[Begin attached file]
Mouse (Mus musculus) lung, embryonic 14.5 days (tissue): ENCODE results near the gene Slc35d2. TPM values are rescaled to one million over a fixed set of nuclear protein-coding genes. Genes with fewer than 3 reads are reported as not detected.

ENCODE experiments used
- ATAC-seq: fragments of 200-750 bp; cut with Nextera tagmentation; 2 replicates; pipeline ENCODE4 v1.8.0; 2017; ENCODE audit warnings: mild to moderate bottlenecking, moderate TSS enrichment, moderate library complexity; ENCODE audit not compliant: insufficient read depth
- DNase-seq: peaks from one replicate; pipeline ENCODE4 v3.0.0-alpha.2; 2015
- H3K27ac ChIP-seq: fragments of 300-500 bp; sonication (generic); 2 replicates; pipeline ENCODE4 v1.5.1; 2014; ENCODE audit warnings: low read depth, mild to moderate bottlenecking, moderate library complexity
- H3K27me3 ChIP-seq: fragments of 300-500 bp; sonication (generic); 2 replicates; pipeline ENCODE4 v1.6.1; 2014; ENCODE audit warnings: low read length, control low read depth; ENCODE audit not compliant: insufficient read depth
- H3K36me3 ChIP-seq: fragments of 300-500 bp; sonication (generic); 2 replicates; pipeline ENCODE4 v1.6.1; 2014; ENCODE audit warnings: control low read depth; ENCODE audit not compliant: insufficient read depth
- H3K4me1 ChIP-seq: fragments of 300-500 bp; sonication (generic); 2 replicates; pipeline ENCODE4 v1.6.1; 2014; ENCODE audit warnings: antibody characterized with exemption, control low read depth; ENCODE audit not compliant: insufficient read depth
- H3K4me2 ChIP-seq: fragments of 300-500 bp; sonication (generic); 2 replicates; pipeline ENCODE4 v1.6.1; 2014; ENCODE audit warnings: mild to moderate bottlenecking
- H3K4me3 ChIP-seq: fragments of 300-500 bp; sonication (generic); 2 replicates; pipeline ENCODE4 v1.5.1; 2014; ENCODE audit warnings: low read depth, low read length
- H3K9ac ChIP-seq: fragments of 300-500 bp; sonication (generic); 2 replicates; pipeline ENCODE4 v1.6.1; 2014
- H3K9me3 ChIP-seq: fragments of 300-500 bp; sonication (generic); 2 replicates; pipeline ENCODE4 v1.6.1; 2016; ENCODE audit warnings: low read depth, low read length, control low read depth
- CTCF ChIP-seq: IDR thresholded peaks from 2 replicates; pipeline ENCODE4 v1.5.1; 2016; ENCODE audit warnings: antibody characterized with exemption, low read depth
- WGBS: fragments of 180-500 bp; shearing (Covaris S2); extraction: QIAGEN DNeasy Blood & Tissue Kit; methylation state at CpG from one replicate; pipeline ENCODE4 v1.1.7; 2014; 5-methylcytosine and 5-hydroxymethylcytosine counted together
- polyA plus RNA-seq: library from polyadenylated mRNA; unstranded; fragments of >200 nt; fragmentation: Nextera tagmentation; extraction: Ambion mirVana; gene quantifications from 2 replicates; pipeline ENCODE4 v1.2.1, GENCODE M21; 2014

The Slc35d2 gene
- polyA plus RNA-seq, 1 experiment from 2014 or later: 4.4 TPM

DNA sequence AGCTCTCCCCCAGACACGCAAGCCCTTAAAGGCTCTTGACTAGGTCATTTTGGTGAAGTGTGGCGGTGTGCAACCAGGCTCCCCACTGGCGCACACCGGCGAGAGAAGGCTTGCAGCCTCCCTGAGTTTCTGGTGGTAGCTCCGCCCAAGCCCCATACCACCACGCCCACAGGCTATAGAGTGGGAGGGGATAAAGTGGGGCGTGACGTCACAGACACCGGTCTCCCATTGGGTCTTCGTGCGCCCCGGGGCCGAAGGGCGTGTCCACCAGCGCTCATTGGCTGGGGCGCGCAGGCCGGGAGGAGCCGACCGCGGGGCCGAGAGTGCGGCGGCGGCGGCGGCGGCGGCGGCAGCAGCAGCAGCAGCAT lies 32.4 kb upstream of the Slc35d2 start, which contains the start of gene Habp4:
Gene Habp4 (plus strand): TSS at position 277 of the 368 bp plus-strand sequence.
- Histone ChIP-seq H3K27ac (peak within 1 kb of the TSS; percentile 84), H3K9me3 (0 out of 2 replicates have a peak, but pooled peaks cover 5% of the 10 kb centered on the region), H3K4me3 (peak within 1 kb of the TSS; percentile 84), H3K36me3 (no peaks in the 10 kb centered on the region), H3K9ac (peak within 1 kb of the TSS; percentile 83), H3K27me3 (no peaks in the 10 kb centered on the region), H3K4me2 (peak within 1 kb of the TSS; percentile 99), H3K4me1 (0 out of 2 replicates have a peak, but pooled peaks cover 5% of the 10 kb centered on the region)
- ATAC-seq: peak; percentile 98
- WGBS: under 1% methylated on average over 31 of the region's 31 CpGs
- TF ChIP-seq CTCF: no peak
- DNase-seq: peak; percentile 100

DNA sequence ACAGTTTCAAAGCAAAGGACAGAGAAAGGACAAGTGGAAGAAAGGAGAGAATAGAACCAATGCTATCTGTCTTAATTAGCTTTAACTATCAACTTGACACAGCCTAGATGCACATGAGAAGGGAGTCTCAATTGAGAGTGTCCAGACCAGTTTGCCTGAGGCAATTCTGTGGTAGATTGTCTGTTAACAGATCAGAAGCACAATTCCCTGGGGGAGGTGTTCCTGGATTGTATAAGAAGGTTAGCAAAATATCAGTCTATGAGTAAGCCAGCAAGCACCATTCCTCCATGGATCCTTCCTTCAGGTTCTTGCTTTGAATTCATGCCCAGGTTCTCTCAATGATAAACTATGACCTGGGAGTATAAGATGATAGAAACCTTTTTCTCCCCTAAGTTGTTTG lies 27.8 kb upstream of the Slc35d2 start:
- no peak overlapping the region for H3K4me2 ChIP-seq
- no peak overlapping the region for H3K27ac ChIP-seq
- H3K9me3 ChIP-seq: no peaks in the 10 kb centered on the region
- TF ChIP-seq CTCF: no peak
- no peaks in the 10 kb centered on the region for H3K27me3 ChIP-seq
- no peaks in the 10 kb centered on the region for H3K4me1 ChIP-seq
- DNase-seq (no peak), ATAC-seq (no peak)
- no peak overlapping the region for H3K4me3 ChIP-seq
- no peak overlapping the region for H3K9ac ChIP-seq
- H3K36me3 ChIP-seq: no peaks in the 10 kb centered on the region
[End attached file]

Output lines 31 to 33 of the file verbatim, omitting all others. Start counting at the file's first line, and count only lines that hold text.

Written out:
- no peaks in the 10 kb centered on the region for H3K4me1 ChIP-seq
- DNase-seq (no peak), ATAC-seq (no peak)
- no peak overlapping the region for H3K4me3 ChIP-seq